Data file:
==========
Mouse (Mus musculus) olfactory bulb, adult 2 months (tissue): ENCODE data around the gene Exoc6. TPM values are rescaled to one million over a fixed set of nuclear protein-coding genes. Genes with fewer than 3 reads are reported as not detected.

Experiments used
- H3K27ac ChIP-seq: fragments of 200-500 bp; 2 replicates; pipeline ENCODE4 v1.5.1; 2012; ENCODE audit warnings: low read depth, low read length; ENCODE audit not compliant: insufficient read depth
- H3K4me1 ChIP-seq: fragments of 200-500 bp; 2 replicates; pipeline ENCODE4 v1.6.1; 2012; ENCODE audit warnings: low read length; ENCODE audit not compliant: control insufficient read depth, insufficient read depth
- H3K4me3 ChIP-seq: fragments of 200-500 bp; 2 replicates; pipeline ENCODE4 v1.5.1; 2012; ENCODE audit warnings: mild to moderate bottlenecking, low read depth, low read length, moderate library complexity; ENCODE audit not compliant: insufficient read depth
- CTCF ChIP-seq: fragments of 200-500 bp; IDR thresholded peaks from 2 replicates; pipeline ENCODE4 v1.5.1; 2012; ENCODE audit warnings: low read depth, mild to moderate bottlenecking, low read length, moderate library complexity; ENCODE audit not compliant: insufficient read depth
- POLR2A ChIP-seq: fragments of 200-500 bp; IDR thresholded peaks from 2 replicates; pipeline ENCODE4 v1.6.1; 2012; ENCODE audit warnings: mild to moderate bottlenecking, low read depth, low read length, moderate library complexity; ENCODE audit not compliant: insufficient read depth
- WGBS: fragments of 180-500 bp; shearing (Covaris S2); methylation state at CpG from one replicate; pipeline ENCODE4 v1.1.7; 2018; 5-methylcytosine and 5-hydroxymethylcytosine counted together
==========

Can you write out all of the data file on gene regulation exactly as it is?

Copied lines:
Mouse (Mus musculus) olfactory bulb, adult 2 months (tissue): ENCODE data around the gene Exoc6. TPM values are rescaled to one million over a fixed set of nuclear protein-coding genes. Genes with fewer than 3 reads are reported as not detected.

Experiments used
- H3K27ac ChIP-seq: fragments of 200-500 bp; 2 replicates; pipeline ENCODE4 v1.5.1; 2012; ENCODE audit warnings: low read depth, low read length; ENCODE audit not compliant: insufficient read depth
- H3K4me1 ChIP-seq: fragments of 200-500 bp; 2 replicates; pipeline ENCODE4 v1.6.1; 2012; ENCODE audit warnings: low read length; ENCODE audit not compliant: control insufficient read depth, insufficient read depth
- H3K4me3 ChIP-seq: fragments of 200-500 bp; 2 replicates; pipeline ENCODE4 v1.5.1; 2012; ENCODE audit warnings: mild to moderate bottlenecking, low read depth, low read length, moderate library complexity; ENCODE audit not compliant: insufficient read depth
- CTCF ChIP-seq: fragments of 200-500 bp; IDR thresholded peaks from 2 replicates; pipeline ENCODE4 v1.5.1; 2012; ENCODE audit warnings: low read depth, mild to moderate bottlenecking, low read length, moderate library complexity; ENCODE audit not compliant: insufficient read depth
- POLR2A ChIP-seq: fragments of 200-500 bp; IDR thresholded peaks from 2 replicates; pipeline ENCODE4 v1.6.1; 2012; ENCODE audit warnings: mild to moderate bottlenecking, low read depth, low read length, moderate library complexity; ENCODE audit not compliant: insufficient read depth
- WGBS: fragments of 180-500 bp; shearing (Covaris S2); methylation state at CpG from one replicate; pipeline ENCODE4 v1.1.7; 2018; 5-methylcytosine and 5-hydroxymethylcytosine counted together